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Monday 22.01.2018 | Name days: Austris

German railways to test anti-graffiti drones

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Author: REUTERS/SCANPIX

Germany’s national railway company, Deutsche Bahn, plans to test small drones to try to reduce the amount of graffiti being sprayed on its property.

The idea is to use airborne infra-red cameras to collect evidence, which could then be used to prosecute vandals who deface property at night.

A company spokesman said drones would be tested at rail depots soon.

But it is not yet clear how Germany’s strict anti-surveillance laws might affect their use.

Graffiti is reported to cost Deutsche Bahn about 7.6m euros (£6.5m; $10m) a year.

German media report that each drone will cost about 60,000 euros and fly almost silently, up to 150m (495ft) above ground.

When Google sent its cameras through the country three years ago to build up its “Street View” of 20 cities, many people objected to their houses appearing online. Even Foreign Minister Guido Westerwelle said: “I will do all I can to prevent it”.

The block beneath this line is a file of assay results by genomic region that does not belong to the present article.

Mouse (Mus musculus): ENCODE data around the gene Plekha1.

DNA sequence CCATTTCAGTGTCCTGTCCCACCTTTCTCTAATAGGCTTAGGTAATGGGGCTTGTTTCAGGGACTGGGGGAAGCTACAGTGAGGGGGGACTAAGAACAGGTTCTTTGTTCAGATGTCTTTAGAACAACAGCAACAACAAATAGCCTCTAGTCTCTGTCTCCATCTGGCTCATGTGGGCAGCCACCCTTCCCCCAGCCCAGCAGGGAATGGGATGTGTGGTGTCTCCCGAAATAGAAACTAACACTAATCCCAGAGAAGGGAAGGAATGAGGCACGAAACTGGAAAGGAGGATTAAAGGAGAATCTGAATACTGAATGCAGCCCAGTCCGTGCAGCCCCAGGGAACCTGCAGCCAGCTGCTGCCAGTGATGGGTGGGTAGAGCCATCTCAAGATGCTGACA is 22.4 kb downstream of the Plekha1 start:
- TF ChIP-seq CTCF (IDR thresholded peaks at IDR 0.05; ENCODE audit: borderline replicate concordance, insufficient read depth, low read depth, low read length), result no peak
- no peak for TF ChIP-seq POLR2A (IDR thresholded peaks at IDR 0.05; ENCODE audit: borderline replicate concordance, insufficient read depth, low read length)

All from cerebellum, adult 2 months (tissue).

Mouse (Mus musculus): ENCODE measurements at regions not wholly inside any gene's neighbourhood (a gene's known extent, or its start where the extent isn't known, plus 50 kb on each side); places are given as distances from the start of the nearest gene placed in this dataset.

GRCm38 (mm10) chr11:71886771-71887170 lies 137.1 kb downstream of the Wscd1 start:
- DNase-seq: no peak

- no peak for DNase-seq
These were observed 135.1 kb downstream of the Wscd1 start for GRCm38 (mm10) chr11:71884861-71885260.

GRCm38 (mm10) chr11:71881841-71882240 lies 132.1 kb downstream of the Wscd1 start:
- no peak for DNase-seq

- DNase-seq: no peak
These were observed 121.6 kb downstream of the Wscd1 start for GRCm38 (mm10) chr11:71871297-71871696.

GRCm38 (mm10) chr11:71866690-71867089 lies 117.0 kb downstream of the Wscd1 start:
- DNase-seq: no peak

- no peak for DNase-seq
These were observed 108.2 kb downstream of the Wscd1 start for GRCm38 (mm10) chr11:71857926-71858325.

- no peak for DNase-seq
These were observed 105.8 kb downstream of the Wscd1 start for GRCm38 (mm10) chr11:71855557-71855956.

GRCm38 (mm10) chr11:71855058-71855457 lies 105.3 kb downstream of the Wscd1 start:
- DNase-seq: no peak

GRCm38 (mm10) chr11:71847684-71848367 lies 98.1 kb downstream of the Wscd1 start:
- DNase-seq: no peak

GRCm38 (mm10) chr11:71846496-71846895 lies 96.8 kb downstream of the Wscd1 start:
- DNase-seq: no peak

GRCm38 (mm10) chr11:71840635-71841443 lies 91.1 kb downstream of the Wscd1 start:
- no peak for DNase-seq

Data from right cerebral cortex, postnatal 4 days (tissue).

Such was the opposition that Google was compelled to give people an opt-out. If householders indicated that they did not want their homes shown online, then the fronts of the buildings would be blurred. More than 200,000 householders said that they did want their homes blanked out on Street View.

A Deutsche Bahn spokesman told the BBC that its drones would be used in big depots where vandals enter at night and spray-paint carriages. The drones would have infra-red sensors sophisticated enough for people to be identified, providing key evidence for prosecutions.

But it seems the cameras would be tightly focused within Deutsche Bahn’s own property – people or property outside the depots would not be filmed, so easing any privacy concerns, BBC wrote.

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